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Protective coating on WW's

Discussion in 'Handloading and Reloading' started by thodge, Dec 4, 2008.

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  1. thodge

    thodge Member

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    When melting WW's, Anyone know if the protective coating on some WW's have an effect on the finished product?
     
  2. janobles14

    janobles14 Member

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    everything burns off after you flux. zero effect on ingots or boolits
     
  3. evan price

    evan price Member

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    It's a powder-coating, and it burns off when fluxed.
     
  4. ReloaderFred

    ReloaderFred Member

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    Just make sure you're not melting zinc wheel weights into your alloy. Those are the ones that make a ringing noise when dropped on concrete, and are usually riveted to the steel clip. The zinc will ruin the alloy and you'll never get a good bullet from it.

    If you keep your temperature below about 750 degrees, any zinc weights will float to the top and you can get them out of the melt.

    Hope this helps.

    Fred
     
  5. rcmodel

    rcmodel Member in memoriam

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    Yep!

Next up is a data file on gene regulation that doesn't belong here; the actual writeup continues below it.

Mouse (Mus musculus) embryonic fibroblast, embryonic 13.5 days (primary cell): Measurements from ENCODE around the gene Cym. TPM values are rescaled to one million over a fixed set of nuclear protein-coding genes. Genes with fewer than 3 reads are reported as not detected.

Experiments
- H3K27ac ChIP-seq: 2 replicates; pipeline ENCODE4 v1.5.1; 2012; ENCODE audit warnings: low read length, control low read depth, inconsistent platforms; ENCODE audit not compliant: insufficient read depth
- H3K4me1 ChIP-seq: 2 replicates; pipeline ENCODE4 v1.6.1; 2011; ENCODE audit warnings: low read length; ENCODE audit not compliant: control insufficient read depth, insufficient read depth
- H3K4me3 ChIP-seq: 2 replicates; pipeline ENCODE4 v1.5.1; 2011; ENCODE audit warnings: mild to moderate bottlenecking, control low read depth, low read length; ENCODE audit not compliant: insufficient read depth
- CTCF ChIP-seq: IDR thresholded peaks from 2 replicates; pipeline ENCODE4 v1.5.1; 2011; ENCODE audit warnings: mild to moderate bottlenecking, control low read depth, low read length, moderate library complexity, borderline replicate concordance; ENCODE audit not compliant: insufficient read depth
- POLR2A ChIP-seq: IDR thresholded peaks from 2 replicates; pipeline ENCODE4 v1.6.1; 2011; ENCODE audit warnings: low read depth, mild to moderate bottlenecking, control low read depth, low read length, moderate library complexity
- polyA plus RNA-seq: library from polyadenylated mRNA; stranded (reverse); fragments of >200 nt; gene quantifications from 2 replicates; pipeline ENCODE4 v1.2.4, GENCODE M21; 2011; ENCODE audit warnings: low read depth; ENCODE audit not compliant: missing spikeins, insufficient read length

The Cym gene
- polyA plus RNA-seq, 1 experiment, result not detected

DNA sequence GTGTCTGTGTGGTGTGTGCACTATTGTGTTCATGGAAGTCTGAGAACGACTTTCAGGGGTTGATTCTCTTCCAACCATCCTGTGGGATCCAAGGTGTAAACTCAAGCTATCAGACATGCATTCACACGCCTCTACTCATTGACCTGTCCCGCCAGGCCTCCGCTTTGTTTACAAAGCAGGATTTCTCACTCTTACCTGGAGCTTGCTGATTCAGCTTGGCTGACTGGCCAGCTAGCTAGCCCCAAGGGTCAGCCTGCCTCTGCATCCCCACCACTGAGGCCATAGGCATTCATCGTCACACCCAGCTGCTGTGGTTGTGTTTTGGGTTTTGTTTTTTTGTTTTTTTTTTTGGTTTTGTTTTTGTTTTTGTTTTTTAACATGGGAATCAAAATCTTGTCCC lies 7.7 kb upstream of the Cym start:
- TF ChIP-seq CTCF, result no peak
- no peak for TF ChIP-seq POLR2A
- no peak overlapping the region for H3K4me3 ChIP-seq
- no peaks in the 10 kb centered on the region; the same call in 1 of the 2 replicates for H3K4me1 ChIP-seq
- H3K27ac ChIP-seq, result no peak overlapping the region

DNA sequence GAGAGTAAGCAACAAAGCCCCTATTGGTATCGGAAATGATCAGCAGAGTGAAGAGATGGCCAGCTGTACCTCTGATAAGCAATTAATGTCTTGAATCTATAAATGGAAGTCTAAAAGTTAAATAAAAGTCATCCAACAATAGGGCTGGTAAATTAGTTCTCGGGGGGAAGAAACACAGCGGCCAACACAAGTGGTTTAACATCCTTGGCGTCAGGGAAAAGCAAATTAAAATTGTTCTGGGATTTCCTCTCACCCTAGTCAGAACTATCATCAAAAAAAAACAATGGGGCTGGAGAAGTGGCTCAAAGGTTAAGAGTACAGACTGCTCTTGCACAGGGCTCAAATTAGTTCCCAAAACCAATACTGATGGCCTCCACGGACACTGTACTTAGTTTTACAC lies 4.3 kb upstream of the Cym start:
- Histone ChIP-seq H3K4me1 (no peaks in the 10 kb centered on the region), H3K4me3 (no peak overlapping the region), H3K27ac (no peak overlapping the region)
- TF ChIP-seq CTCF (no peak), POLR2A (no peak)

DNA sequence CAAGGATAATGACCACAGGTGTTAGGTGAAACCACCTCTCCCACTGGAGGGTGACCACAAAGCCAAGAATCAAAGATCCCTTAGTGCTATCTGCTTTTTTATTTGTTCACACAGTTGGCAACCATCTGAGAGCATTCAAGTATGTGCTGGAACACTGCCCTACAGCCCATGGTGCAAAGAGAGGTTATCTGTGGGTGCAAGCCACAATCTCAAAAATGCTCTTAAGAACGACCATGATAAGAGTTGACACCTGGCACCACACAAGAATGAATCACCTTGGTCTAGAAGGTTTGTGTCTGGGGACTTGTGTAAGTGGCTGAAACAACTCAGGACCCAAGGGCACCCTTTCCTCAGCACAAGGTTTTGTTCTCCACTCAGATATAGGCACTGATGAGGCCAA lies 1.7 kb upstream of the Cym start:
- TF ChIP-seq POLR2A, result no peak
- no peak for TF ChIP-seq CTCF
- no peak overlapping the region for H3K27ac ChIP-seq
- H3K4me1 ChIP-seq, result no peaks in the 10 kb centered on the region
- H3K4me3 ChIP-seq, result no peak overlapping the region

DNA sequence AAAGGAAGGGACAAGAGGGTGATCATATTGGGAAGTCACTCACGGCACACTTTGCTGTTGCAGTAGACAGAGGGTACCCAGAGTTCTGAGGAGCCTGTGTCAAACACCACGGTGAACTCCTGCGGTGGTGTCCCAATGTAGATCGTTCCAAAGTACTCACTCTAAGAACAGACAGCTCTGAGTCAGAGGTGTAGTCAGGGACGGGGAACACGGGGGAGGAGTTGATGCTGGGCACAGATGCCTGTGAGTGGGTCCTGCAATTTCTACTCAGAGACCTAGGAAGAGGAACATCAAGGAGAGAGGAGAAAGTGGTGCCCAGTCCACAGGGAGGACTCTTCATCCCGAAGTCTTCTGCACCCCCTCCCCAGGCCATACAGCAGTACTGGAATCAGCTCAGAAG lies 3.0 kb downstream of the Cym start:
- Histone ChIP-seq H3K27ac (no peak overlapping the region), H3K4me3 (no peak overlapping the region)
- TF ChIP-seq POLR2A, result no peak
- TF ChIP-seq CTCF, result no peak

I would be very suspicious of any fancy wheel-weight with a color coating on it!

    Heck, it might be off a drug dealers Pimp-Mobile, and be full of crack or something! :what:

    But more likely zinc!

    rcmodel
     
  6. dagger dog

    dagger dog Member

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    Most of the "coated" wheel weights I work with when balancing wheels at work are a plastic or clear laquer coating on the weights to keep the aluminum wheel coating from being scratched when the weights are hammered on the wheel.

    The coated weights that I have smelted in the process of casting
    bullet alloy ingots, lose that coating in the process and it's skimmed off during fluxing.

    You find more of the zinc weights on the higher end European cars and most are confined to the weights that come from the factory or dealers. So if you're hitting up the new car dealers for their scrap weight be carefull on culling.

    The aftermarket repair shops have less of the zinc weights .

    I love the tape on soft lead 1/4 oz. segmented weights that most hot rodders use to balance their custom wheels. They use them because they can be hidden , taped to the inside of the wheel. So if you can find a shop that specializes in this type work, you have a real daisy, those weight smelt down real nice and the tape adhesive acts as a flux!
     
  7. thodge

    thodge Member

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    Thanks for all of your inputs
     
  8. thodge

    thodge Member

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    Ambient temp. while casting bullets

    I plan to start making my own lead bullets this winter and would like any input on how cold is too cold to cast bullets outdoors. (Or does it really matter). Thanks.
     
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